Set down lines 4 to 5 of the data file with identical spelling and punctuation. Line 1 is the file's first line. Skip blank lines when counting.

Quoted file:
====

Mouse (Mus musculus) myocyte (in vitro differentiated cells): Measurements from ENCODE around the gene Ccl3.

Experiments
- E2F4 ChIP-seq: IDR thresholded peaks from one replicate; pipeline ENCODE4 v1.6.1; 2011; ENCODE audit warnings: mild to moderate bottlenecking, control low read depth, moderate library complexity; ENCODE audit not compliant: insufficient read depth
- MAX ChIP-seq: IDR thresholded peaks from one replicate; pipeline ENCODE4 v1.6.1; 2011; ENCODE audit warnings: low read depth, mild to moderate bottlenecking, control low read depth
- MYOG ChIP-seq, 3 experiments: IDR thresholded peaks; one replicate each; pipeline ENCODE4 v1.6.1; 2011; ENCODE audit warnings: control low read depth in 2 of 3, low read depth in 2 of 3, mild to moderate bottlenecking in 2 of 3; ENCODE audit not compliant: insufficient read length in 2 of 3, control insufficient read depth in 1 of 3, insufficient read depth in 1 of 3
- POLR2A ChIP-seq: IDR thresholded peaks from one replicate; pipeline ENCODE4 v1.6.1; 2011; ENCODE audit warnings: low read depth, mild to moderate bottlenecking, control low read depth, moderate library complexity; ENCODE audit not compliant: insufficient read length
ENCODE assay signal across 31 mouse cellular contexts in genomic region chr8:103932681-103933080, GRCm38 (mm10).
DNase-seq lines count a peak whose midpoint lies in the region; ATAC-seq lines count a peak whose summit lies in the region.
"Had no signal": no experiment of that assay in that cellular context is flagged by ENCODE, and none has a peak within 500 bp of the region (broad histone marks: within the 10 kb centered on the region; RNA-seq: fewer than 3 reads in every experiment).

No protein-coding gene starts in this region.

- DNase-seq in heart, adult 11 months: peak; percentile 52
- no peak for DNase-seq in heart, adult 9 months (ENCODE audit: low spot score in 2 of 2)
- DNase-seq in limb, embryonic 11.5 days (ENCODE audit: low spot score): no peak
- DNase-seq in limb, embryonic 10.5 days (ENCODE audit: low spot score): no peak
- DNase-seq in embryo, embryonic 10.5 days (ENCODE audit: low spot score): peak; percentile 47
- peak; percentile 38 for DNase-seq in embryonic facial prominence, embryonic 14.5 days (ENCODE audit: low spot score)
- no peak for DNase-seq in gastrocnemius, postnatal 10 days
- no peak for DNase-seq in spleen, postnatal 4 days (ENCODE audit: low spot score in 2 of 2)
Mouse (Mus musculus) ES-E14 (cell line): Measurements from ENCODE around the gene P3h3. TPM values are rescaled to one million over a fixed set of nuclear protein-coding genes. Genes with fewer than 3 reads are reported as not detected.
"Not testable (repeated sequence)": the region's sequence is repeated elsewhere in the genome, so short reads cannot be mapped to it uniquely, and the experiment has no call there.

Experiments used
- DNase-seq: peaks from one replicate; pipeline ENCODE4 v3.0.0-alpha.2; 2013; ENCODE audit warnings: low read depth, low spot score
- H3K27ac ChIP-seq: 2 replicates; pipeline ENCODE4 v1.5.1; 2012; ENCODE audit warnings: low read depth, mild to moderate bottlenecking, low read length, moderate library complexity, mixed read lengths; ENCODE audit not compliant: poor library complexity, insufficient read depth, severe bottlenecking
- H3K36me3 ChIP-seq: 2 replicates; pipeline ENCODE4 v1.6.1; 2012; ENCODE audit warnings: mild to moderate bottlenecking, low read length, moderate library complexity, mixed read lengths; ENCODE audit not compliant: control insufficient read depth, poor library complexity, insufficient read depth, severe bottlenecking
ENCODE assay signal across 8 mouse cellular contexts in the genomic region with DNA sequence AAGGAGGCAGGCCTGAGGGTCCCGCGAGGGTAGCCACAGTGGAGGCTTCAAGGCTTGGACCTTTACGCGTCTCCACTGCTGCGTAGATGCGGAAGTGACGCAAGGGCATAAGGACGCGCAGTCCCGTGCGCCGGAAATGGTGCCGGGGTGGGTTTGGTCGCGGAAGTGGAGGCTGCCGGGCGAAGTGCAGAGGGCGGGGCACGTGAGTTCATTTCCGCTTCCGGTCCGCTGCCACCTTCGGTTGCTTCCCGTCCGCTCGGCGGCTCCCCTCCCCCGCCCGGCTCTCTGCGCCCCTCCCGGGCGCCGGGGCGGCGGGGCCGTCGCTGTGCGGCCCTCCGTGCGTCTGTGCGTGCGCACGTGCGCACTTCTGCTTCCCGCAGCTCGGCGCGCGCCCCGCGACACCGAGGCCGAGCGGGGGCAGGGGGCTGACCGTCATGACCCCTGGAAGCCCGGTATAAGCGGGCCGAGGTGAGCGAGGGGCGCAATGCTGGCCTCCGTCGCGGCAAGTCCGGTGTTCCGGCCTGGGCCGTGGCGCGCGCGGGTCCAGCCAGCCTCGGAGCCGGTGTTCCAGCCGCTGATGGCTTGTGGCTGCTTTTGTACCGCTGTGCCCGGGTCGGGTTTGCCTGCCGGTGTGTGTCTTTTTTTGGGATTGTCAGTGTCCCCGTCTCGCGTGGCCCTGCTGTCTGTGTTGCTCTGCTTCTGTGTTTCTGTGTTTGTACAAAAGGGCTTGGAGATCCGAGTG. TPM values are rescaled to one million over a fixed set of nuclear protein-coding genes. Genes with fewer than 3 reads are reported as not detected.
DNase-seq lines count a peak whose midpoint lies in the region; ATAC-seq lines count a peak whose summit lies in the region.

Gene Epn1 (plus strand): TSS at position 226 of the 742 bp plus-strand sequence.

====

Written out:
- MAX ChIP-seq: IDR thresholded peaks from one replicate; pipeline ENCODE4 v1.6.1; 2011; ENCODE audit warnings: low read depth, mild to moderate bottlenecking, control low read depth
- MYOG ChIP-seq, 3 experiments: IDR thresholded peaks; one replicate each; pipeline ENCODE4 v1.6.1; 2011; ENCODE audit warnings: control low read depth in 2 of 3, low read depth in 2 of 3, mild to moderate bottlenecking in 2 of 3; ENCODE audit not compliant: insufficient read length in 2 of 3, control insufficient read depth in 1 of 3, insufficient read depth in 1 of 3